Oh, and I should mention that if anyone is hesitant about using wood that might be chemically-treated (like pallets) for their bin, you can limit your use of the resulting compost to non-edible plants (i.e. use it in your flowerbeds, not in an herb or veggie garden). That’s definitely what we’ll be doing just in case. We’re a bit late in the season to have much usable compost this year anyway (darn, no accidental pumpkin growing for me this Halloween) but hopefully next year we’ll have more free fertilizer than we’ll know what to do with. And maybe some of that ivy will have grown around the pallets to help it “blend” in a bit more. You know, so we end up with a charming secret garden compost situation. Of course we could also stain or paint the palettes to help them blend in (dark green, brown, gray, etc). We’ll keep you posted.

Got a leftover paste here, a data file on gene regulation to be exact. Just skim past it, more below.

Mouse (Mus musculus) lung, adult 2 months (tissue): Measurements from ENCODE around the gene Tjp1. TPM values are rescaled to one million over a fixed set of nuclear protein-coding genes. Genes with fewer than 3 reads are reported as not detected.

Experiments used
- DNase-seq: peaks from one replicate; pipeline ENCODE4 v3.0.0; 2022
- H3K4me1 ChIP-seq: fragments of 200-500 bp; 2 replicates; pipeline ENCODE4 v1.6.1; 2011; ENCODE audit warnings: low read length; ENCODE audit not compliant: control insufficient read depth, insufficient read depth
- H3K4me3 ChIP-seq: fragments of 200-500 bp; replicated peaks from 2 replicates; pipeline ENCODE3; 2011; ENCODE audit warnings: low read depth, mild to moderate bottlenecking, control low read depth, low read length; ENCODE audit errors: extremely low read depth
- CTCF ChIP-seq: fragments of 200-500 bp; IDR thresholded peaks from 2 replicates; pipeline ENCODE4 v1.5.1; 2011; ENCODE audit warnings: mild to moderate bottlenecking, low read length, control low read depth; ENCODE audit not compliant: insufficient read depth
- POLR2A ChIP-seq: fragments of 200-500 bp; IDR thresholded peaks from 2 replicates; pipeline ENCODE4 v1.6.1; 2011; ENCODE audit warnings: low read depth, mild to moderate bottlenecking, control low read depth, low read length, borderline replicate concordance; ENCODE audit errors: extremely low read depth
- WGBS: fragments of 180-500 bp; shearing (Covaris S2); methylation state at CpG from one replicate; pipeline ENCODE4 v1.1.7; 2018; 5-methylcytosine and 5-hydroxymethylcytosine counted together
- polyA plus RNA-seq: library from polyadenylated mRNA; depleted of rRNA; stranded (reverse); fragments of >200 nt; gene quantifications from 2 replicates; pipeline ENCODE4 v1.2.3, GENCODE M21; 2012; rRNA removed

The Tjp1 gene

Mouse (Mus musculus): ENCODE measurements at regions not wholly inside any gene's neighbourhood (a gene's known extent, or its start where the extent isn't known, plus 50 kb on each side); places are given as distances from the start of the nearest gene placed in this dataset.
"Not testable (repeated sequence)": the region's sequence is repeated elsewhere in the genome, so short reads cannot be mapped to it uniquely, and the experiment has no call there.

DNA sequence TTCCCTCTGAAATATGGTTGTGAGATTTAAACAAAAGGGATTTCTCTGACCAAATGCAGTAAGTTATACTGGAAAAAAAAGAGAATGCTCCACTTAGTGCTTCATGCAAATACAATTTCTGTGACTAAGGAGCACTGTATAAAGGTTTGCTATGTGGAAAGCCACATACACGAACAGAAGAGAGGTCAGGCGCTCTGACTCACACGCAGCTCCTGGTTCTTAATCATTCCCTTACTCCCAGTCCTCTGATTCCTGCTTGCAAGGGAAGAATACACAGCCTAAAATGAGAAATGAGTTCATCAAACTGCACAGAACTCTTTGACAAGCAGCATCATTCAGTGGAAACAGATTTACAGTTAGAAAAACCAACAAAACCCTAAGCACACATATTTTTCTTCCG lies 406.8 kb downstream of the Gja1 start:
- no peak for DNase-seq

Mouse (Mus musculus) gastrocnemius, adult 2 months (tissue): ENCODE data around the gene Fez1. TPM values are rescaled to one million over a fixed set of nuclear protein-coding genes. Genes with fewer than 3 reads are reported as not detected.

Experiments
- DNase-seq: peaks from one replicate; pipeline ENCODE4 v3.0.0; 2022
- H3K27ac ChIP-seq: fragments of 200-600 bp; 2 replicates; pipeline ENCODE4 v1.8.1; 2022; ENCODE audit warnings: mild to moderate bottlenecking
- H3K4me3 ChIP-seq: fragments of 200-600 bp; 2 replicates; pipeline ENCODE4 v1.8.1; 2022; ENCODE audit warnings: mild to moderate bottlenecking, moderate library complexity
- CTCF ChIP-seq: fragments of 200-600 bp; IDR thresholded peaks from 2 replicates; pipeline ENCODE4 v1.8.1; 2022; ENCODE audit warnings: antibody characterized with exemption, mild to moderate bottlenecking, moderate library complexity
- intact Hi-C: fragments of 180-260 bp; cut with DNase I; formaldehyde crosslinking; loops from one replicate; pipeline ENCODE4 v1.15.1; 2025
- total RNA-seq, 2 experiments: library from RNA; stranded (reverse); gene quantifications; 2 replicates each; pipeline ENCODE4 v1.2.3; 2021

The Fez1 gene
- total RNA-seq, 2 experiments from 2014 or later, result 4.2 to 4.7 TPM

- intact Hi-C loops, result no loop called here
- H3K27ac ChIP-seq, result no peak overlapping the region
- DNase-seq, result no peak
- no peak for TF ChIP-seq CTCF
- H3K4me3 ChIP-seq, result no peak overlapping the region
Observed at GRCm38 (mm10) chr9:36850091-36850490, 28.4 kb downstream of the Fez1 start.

Do any of you have a pallet compost bin (or other composting system) going on at your place? How has it been working out? Anything you think we should know as we start this new chapter in our composting lives? Has anyone else accidentally grown a pumpkin? That’s my crowning composting achievement thus far.






If you enjoyed this post, please leave a comment or subscribe to the feed and get future articles delivered to your feed reader.


1 2 3 8
1 2 3 8

This comment section is currently closed.